While PET is one of the fastest growing sectors of the beverage bottling market, taking over from glass and cans as the container of choice, its use has been mainly limited to fizzy drinks and water.
However PET, and plastic in general, is not very good at keeping oxygen and other gasses from permeating the container and reducing the shelf life of such products as juices, teas and flavoured water. Oxygen has a degrading effect on flavour, colour and vitamin content for many beverages.
Now researchers at South Africa's Council for Scientific and Industrial Research (CSIR) say they have invented a barrier, called Oxyplete, that is 30 times better than ordinary PET, giving beverage makers a choice if they want to switch from glass or cans.
Oxyplete performs better than any other passive barrier currently available, the researchers claim The costs compare favourably and are competitive with other barrier technologies on the market.
"Oxyplete is suitable even for demanding applications such as hot or cold filling for beer and baby food packaging," the researchers stated.
The technology is based on a double-layered outside coating. Before it is applied, the surface of the plastic is activated, which is achieved through either an oxyfluorination process, corona discharge or plasma treatment, followed by conventional spray or dip coating and drying. The coating is aesthetically attractive and can be applied to different thermoplastics such as PET and PP, they stated.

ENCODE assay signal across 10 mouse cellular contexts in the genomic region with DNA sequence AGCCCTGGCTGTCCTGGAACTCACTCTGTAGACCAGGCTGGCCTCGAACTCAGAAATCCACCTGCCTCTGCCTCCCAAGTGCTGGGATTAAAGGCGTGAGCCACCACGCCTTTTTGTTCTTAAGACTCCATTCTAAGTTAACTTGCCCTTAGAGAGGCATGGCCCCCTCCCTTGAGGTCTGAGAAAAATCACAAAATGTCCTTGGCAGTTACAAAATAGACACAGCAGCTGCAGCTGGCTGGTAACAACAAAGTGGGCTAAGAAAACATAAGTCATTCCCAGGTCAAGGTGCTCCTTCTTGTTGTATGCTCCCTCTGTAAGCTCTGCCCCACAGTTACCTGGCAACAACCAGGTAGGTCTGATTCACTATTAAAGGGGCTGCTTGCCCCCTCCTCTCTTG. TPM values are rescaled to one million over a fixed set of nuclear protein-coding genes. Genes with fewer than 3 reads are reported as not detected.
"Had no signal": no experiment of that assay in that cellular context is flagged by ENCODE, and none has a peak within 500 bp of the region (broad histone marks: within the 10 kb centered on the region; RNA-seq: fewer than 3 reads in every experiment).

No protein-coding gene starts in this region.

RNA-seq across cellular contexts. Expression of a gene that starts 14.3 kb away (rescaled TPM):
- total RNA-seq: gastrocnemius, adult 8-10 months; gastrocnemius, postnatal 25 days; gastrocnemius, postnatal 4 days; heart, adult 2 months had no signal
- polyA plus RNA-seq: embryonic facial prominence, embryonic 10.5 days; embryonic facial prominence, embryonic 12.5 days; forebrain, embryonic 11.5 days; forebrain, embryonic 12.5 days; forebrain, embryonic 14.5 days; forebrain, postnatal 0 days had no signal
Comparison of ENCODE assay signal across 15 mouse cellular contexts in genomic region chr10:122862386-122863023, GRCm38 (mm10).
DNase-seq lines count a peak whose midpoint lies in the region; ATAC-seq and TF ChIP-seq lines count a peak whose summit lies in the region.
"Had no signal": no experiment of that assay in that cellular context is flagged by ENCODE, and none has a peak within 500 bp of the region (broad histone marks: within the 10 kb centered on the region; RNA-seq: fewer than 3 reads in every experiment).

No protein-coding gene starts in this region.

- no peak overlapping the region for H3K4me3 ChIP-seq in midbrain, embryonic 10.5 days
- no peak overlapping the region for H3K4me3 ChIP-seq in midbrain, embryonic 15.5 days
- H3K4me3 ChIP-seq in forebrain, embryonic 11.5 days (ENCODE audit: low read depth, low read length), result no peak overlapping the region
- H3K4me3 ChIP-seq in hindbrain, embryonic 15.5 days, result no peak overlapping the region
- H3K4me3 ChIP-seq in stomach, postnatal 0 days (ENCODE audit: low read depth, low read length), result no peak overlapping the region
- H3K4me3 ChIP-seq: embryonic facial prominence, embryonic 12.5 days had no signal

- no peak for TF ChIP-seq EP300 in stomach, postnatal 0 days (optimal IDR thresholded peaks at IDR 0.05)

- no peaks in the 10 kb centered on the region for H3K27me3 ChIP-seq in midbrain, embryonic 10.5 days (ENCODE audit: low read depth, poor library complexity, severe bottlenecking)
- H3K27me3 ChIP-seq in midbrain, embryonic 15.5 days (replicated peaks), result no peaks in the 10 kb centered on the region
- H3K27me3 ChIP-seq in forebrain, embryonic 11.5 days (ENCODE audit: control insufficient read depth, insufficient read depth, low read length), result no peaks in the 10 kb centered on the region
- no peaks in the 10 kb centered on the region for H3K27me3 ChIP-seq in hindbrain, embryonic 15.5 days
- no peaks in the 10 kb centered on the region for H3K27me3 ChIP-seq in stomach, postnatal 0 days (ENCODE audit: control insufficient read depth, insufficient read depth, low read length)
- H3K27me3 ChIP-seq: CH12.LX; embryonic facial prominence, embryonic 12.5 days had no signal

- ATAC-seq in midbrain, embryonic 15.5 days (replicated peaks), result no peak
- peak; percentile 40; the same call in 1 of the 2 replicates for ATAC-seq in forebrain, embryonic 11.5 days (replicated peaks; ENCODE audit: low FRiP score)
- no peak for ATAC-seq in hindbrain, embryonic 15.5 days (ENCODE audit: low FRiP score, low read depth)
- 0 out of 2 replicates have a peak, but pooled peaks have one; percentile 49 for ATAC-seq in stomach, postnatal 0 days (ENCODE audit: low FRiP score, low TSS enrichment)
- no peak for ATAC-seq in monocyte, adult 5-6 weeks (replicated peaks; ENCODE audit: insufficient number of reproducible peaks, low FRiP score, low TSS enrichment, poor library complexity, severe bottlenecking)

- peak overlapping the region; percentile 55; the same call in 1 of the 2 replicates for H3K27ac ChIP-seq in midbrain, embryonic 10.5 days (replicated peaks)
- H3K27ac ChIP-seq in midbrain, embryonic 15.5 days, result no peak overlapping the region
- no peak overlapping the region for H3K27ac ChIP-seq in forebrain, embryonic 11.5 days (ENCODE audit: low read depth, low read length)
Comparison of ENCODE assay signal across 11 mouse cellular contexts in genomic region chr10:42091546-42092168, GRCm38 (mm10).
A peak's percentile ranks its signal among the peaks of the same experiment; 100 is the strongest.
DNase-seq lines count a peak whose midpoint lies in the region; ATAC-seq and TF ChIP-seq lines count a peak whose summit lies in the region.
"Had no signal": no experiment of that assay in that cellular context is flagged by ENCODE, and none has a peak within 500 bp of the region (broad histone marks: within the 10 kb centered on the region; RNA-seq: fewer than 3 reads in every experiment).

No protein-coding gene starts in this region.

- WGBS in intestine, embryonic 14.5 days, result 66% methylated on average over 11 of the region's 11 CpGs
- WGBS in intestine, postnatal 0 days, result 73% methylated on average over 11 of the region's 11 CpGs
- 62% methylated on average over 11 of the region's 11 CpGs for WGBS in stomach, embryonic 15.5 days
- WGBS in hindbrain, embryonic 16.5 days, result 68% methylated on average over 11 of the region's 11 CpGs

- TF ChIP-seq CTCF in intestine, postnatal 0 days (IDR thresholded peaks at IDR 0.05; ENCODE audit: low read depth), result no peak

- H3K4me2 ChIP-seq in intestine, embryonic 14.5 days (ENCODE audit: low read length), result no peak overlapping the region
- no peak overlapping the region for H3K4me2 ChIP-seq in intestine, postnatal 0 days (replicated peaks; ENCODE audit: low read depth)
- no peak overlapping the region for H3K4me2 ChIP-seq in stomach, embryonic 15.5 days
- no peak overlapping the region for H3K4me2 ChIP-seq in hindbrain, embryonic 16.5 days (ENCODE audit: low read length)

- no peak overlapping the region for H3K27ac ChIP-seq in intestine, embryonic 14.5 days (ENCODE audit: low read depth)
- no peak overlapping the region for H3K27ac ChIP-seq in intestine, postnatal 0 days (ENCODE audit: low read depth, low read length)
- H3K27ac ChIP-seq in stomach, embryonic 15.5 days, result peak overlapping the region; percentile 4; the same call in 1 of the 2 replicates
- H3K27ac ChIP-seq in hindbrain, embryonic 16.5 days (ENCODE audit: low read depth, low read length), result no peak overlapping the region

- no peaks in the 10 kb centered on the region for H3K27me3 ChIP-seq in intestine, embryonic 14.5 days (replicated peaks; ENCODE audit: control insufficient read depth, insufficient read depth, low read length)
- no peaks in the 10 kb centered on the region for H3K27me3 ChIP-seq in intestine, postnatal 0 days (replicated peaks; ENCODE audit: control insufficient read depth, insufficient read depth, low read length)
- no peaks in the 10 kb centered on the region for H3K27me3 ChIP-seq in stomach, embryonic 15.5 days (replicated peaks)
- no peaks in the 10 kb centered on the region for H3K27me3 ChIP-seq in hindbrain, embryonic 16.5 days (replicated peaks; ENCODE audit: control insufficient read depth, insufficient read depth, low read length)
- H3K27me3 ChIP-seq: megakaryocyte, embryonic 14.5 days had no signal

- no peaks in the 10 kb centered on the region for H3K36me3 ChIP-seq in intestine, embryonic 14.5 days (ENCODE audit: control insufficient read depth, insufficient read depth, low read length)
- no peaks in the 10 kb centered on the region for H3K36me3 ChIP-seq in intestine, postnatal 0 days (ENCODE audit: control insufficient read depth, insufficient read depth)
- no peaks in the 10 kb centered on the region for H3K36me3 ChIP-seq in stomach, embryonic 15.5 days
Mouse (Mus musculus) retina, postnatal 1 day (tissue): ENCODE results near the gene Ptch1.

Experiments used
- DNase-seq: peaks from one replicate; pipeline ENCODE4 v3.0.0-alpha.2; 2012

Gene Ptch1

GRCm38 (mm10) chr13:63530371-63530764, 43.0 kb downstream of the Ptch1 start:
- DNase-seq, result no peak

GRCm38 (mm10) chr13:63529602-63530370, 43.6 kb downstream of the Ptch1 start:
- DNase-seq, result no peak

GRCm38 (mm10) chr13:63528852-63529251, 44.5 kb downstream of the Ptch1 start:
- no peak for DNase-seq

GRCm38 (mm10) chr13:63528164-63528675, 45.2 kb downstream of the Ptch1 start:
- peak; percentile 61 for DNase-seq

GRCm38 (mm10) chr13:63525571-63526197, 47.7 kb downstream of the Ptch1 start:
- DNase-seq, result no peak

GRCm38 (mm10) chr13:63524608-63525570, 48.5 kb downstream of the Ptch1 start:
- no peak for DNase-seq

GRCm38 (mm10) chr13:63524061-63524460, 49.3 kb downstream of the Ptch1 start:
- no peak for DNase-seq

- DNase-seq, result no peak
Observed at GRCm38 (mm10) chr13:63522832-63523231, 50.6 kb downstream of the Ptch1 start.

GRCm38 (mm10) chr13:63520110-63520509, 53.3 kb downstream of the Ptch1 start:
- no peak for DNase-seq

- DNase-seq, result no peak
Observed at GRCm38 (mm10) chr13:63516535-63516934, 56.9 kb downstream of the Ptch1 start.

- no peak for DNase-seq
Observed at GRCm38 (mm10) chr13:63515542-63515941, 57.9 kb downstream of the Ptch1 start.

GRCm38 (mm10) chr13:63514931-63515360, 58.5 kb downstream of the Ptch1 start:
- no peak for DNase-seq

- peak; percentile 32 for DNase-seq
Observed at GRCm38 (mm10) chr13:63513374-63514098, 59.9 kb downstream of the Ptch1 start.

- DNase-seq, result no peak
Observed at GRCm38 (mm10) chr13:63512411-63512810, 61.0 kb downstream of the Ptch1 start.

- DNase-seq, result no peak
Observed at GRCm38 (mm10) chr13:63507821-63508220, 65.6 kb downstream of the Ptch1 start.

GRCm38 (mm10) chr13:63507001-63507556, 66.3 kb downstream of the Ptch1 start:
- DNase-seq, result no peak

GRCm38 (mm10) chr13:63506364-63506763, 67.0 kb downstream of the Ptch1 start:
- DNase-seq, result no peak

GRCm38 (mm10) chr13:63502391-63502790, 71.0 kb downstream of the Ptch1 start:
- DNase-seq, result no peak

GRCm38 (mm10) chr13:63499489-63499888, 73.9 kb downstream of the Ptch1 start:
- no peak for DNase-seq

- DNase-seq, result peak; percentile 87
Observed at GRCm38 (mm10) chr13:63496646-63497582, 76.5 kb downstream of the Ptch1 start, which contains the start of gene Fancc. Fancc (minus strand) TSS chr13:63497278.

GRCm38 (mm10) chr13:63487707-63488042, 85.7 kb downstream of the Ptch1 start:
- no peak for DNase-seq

"Because the barrier properties are situated in the thin coating, the properties of the base polymer become almost irrelevant," they stated. "This means more freedom in the selection of materials."
Since the coating is applied in a second, separate step, it is not necessary to have a dedicated production line for barrier packaging. A portion of normal production can be diverted for treatment. This is important for countries like South Africa, which has a relatively small market for barrier packaging, they stated.
"Oxyplete meets all the technical requirements for beverage packaging, including 100 per cent adhesion testing, scuffing, oxygen permeability and expansion testing with no adverse affects on recycling," they claimed.
PET is often used for such packaging as soft-drink bottles to prevent the loss of carbonation. Since PET has insufficient barrier properties for many oxygen-sensitive foods and beverage applications, fruit juices and beer are packaged in glass, cans or cardboard and foil laminates.
Many high barrier applications require multilayered packaging, combining PET with high barrier plastics such as ethylene vinyl-alcohol, Nylon 6 or Nylon MXD6 with concomitant recycling problems and expensive capital equipment, according to the researchers.
Recently FoodProductionDaily.com reported that Philadelphia-based Constar International had developed a material that when blended with monolayer PET, binds oxygen, thus preventing the degradation of products such as juices, teas and flavoured water.
The product, called DiamondClear, is currently being tested before being submitted for regulatory approval. Oxygen "scavengers" minimise the permeation of oxygen through the container by chemically binding the molecules.